Home heating controls

Clever ways to crank up your energy efficiency

Keen to stay on top of your energy bills and reduce the amount you use? One way to help you get a head start is to take control – quite literally.

From simple dials to super-smart tech, you’ve got lots of control options at your fingertips – and with a few small steps and clever energy-saving tips, you could improve the way you heat your home. This could mean more warmth, less waste and lower bills too. We asked the experts at Energy Saving Trust for their guidance on getting the best from your heating controls.

Back to basics with better boiler controls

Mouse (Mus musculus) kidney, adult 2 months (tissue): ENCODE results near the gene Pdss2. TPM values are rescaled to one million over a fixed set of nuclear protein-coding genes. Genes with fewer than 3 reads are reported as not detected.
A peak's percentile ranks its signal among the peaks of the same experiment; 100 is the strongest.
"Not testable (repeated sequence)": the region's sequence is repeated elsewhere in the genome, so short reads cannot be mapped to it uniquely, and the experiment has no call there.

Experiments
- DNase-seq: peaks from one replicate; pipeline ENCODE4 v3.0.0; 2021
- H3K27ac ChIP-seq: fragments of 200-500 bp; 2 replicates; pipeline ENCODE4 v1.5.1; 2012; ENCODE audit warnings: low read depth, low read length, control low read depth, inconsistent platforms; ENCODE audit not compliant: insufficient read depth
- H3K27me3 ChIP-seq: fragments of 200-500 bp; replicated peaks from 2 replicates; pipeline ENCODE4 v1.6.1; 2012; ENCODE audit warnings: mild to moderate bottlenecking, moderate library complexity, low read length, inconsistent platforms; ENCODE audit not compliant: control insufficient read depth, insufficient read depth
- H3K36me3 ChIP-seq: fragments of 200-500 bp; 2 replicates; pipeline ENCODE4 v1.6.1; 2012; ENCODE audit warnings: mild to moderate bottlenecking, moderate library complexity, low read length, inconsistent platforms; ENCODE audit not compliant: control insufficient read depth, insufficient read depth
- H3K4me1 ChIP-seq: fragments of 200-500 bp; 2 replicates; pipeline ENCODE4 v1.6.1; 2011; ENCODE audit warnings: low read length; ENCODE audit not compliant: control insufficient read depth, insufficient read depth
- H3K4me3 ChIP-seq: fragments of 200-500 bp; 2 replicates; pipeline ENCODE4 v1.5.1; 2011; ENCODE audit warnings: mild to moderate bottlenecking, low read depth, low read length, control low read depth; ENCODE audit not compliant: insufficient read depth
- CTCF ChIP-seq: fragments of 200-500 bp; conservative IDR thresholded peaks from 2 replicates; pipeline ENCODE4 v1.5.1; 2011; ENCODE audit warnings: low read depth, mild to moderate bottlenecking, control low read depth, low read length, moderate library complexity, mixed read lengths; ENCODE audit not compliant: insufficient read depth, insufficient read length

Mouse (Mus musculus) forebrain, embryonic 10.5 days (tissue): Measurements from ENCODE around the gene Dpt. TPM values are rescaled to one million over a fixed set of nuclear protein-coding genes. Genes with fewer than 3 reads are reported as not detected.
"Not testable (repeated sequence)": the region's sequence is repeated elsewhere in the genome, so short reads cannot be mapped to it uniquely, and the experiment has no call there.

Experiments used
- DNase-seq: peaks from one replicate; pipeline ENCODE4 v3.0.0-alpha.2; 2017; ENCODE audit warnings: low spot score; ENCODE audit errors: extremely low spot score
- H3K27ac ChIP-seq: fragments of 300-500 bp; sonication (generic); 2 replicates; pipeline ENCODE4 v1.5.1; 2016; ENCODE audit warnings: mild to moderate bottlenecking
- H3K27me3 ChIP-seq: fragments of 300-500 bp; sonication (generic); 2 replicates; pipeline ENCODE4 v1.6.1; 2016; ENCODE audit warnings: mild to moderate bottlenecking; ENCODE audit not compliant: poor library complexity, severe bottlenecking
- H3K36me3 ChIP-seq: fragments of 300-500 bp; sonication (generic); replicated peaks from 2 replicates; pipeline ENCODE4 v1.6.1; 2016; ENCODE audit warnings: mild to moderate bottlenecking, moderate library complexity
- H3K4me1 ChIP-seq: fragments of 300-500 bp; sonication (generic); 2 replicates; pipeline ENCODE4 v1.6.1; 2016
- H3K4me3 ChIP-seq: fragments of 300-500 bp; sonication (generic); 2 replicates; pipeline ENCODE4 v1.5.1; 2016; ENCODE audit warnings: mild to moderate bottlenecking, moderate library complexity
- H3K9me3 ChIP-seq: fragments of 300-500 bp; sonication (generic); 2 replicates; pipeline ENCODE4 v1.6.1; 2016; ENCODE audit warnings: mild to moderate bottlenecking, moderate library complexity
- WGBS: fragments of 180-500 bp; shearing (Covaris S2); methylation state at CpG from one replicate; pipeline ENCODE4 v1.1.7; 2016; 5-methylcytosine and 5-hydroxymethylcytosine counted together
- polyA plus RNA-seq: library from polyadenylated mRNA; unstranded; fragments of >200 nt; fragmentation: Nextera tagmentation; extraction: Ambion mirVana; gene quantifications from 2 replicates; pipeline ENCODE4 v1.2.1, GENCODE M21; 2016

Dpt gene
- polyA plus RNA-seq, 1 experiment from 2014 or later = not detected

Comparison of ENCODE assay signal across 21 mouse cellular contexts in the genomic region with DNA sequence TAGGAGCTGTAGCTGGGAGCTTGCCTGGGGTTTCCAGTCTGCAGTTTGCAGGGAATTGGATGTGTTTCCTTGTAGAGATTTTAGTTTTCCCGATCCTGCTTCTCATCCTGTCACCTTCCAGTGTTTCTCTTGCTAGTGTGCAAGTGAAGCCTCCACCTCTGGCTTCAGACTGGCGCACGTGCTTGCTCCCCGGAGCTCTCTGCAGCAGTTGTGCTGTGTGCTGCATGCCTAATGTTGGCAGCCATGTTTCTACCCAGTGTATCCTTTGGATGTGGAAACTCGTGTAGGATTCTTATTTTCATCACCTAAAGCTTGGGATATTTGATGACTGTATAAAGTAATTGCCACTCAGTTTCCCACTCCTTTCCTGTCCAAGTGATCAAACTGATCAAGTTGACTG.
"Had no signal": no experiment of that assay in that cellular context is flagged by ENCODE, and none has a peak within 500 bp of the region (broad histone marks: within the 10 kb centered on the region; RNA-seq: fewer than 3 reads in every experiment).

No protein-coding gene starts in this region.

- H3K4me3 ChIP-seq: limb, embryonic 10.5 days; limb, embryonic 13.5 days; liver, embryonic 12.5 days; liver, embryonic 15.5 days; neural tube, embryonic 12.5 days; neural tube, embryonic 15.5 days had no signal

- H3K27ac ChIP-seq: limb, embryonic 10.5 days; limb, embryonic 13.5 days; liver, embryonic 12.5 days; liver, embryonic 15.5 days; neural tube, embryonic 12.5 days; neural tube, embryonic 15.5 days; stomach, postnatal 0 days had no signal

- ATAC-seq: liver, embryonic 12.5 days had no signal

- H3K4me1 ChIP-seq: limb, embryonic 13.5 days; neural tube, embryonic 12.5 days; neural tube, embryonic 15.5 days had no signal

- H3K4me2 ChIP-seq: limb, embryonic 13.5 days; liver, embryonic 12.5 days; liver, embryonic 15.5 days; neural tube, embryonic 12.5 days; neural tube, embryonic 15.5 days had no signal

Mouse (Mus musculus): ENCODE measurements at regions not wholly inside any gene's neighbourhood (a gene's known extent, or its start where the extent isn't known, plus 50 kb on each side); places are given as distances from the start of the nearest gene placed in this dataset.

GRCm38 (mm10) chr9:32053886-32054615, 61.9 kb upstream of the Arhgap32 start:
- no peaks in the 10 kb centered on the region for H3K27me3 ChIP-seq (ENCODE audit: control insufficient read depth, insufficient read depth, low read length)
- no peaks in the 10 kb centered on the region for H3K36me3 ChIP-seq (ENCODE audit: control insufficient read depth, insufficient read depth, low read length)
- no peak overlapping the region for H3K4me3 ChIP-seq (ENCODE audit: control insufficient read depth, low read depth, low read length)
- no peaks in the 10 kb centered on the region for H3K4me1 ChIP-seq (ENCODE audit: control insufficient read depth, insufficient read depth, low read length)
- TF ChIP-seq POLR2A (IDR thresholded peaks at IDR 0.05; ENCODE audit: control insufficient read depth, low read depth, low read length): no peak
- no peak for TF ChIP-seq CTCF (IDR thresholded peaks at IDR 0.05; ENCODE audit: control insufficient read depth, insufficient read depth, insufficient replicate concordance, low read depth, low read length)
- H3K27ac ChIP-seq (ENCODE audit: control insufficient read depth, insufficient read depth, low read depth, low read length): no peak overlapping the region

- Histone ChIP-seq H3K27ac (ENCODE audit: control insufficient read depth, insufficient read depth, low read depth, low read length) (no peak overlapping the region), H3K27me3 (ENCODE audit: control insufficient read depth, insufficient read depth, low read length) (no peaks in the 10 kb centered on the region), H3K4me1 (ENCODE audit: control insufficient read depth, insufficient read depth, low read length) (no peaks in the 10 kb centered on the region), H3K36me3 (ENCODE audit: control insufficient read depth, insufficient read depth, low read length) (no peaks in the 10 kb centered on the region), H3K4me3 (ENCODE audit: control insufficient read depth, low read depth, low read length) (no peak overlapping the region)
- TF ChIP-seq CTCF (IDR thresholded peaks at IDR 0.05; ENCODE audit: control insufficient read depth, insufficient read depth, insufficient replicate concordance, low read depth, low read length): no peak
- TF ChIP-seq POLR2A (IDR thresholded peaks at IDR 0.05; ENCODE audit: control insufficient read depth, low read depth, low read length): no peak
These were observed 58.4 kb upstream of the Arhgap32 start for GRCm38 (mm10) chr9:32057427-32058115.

The knobs and dials on the front of your boiler (or buttons and screens on most newer models) simply let you switch your heating and hot water on or off, choose temperatures and set a schedule to suit your daily routine.

While these manual controls usually sit snugly behind a panel, most are easy to use. If you’re happy with a straightforward setup, here are three ways to make it all work more efficiently:

1.Tweak your boiler’s ‘flow temperature’

Boilers are at their most energy-efficient when they run in what’s called ‘condensing mode’ – a point at which they recover lost heat, making them much more effective.

Some boiler thermostats are programmed too high, so the return temperature of the water back to your boiler never gets low enough to reach this 'condensing mode'. To this end, you might want to try turning down your boiler's thermostat to improve your boiler's efficiency.

On your boiler control panel, look for a dial marked in numbers or on a scale from minimum (min) to maximum (max). It might also be controlled by a couple of buttons next to the temperature shown on a digital display.